Bavaria-Straubing denotes the widely scattered territorial inheritance in the Wittelsbach house of Bavaria that were governed by independent dukes of Bavaria-Straubing between 1353 and 1432; a map (illustration) of these marches and outliers of the Holy Roman Empire, vividly demonstrates the fractionalisation of lands where primogeniture did not obtain. In 1349, after Emperor Louis IV's death, his sons divided Bavaria once again: Lower Bavaria passed to Stephan II (died 1375), William (died 1389) and Albert (died 1404). In 1353, Lower Bavaria was further partitioned into Bavaria-Landshut and Bavaria-Straubing: William and Albert received a part of the Lower Bavarian inheritance, with a capital in Straubing and rights to Hainaut and Holland.Thus the dukes of Bavaria-Straubing were also counts of Hainaut, counts of Holland, and of Zeeland.
In 1425, with the death of Duke John III, the Straubing dukes became extinct in the male line. His possessions were partitioned between the Dukes of Bavaria-Munich, Bavaria-Landshut and Bavaria-Ingolstadt in 1429 under arbitration of the emperor. His niece Jacqueline became Countess of Hainaut in her own right.
After the succession struggle between Jacqueline and her uncle John, Bavaria-Straubing was divided between Bavaria-Ingolstadt, Bavaria-Landshut, and Bavaria-Munich.
|This Bavaria location article is a stub. You can help Wikipedia by expanding it.|
The House of Wittelsbach is a German-Bavarian dynasty, with branches that rule, or have ruled over territories including: Bavaria, Holland, Zeeland, Cologne, Sweden, Romania, Bohemia, Hungary, Denmark, Norway, Greece and the Holy Roman Empire. The House of Windsor, the reigning royal house of the British throne, are descendants of Sophia of Hanover, a Wittelsbach Princess and Electress of Hanover.
Philip the Bold was Duke of Burgundy and jure uxoris Count of Flanders, Artois and Burgundy. The fourth and youngest son of King John II of France and his wife, Bonne of Luxembourg.
William of Holland may refer to:
The counts of Holland ruled over the County of Holland in the Low Countries between the 10th and the 16th century.
Margaret II of Avesnes was Countess of Hainaut and Countess of Holland from 1345 to 1356. She was Holy Roman Empress and Queen of Germany by marriage to Emperor Louis IV the Bavarian.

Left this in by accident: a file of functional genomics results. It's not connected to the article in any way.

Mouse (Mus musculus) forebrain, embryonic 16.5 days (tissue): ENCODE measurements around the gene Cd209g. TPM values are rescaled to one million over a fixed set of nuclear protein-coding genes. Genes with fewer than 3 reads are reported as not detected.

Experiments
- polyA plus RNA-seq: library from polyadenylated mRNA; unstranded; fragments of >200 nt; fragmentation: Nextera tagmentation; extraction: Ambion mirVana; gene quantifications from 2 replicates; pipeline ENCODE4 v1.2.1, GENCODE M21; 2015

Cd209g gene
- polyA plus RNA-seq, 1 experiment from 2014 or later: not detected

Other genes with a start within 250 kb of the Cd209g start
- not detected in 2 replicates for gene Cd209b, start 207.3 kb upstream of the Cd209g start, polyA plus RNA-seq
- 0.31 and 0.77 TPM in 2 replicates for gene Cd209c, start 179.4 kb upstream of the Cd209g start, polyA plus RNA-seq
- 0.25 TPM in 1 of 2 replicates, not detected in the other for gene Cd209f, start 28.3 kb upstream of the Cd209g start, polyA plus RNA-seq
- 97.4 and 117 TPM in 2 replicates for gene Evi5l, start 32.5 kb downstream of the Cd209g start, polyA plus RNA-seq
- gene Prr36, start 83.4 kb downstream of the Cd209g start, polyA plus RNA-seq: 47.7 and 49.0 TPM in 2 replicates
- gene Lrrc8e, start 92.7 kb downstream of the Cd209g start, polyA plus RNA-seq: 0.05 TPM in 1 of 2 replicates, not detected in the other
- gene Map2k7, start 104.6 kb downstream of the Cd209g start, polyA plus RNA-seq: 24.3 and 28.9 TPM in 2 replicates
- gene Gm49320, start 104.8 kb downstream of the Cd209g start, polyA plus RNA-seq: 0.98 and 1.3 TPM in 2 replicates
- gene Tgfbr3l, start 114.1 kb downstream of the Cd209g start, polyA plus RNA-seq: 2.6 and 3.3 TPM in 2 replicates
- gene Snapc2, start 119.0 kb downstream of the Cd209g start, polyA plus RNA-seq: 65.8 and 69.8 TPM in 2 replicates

Jacqueline of Hainaut was a noblewoman who ruled the counties of Holland, Zeeland and Hainaut in the Low Countries from 1417 to 1433. She was also Dauphine of France for a short time between 1415 and 1417 and Duchess of Gloucester in the 1420s, if her marriage to Humphrey, Duke of Gloucester, is accepted as valid.
Albert I, Duke of Bavaria KG, was a feudal ruler of the counties of Holland, Hainaut, and Zeeland in the Low Countries. Additionally, he held a portion of the Bavarian province of Straubing, his Bavarian ducal line's appanage and seat.
Ernest of Bavaria-Munich, , from 1397 Duke of Bavaria-Munich.
Stephen II was Duke of Bavaria from 1347 until his death. He was the second son of Emperor Louis IV the Bavarian by his first wife Beatrice of Silesia and a member of the Wittelsbach dynasty.
William I, Duke of Bavaria-Straubing, was the second son of Emperor Louis IV and Margaret II of Hainaut. He was also known as William V, Count of Holland, as William III, Count of Hainaut and as William IV, Count of Zeeland.
Frederick was Duke of Bavaria from 1375. He was the second son of Stephen II and Elizabeth of Sicily.
Louis VII, called the Bearded was the Duke of Bavaria-Ingolstadt from 1413 until 1443. He was a son of Duke Stephen III and Taddea Visconti.
Henry XVI of Bavaria, , since 1393 Duke of Bavaria-Landshut. He was a son of duke Frederick and his wife Maddalena Visconti, a daughter of Bernabò Visconti.
Duke William II of Bavaria-Straubing KG was also count William VI of Holland, count William IV of Hainaut and count William V of Zeeland. He ruled from 1404 until 1417, when he died from an infection caused by a dog bite. William was a son of Albert I and Margaret of Brieg.
John III the Pitiless, Duke of Bavaria-Straubing (1374–1425), of the House of Wittelsbach, was first bishop of Liège 1389–1418 and then duke of Bavaria-Straubing and count of Holland and Hainaut 1418–1425.
The Count of Hainaut was the ruler of the county of Hainaut, a historical region in the Low Countries. In English-language historical sources, the title is often given the archaic spelling Hainault.
Bavaria-Landshut was a duchy in the Holy Roman Empire from 1353 to 1503.